3-D Printing Are Closer to Creating a Functional Lung That Could Save Lives

In the UK 457 people died last year while on the transplant waiting list, a further 875 were taken off it, mainly because of ill health, with many dying shortly afterwards. As of last week there were 6,414 people in need of a new organ on the UK transplant waiting list.

These concerning figures are the reason why many scientists have spent the last decade trying to create new livers, kidneys, hearts or lungs from scratch. One of the ways scientists hope to achieve this is through 3-D printing, which has the ability to build complex structures with whatever materials you require it to use. One of the main hurdles scientists have faced when it comes to recreating organs from scratch, is keeping it alive. Our body requires oxygen and nutrients – something our bodies do naturally everyday.

Despite these hurdles, scientists have developed methods to help achieve 3-D printed organs stay alive with the potential of having viable functions within the human body. Creating an intricate architecture where blood and air interact and flow continuously, but never actually connect – has been a technical hurdle in the field for years.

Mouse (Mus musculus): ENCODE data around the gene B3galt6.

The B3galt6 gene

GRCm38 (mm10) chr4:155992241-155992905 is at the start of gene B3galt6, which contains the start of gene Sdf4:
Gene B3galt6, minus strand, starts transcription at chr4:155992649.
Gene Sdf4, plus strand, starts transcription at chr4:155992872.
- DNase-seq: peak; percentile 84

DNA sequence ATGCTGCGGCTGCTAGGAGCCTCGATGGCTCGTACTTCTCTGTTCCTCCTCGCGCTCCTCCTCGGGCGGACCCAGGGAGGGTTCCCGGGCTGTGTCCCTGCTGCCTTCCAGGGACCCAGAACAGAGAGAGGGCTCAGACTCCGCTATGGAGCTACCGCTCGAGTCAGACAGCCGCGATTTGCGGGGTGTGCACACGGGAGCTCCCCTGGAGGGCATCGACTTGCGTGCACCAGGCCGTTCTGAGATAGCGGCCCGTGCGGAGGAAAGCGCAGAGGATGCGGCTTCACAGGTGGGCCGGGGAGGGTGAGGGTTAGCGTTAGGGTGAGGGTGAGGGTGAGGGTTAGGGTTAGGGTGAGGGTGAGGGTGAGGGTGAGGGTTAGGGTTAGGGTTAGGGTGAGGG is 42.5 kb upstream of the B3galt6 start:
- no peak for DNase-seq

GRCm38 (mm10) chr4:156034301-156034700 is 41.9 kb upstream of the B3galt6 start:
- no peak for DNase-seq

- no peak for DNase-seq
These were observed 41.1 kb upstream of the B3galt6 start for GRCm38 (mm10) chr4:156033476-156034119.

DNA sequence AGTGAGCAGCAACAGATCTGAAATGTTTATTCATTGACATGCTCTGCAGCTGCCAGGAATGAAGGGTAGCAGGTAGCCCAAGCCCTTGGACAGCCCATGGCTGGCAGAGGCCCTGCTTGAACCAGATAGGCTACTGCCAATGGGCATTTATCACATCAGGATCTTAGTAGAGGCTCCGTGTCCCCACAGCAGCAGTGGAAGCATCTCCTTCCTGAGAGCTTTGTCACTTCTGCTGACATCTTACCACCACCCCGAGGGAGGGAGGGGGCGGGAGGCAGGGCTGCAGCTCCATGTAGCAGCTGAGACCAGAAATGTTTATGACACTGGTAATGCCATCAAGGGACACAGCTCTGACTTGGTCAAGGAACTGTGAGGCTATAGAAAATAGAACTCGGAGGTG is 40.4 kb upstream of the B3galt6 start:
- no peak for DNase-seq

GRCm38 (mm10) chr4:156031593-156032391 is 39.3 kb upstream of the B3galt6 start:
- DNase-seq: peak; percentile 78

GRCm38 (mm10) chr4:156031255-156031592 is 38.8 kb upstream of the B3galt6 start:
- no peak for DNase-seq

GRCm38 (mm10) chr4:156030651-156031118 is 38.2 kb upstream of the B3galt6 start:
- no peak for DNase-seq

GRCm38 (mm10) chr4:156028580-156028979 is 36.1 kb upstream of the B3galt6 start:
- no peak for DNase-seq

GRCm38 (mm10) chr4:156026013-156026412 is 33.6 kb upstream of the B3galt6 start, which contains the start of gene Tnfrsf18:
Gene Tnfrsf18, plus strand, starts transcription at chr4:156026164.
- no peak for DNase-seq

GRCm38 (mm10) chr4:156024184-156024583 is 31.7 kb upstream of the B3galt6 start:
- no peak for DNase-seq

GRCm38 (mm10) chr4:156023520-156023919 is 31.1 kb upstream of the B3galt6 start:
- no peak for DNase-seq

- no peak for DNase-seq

However, a team of researchers from the University of Washington and Rice University say they have produced functional tissue models using a 3-D printing technique called projection stereolithography. This method exposes thin layers of liquid resin to blue light, which solidifies them into intricate arrangements of hydrogels. This enables scientists to implant living cells to the artificial lung – giving it function similar to our own lungs. Studies have showed that the fully biocompatible dyes worked as effective light absorbers, allowing the scientists to recreate the complex architecture of human vasculature, with living cells surviving inside the soft scaffold. 

We envision bioprinting becoming a major component of medicine within the next two decades,” said Miller, an assistant professor of bioengineering at Rice. “Making the hydrogel design files available will allow others to explore our efforts here, even if they utilise some future 3D printing technology that doesn’t exist today.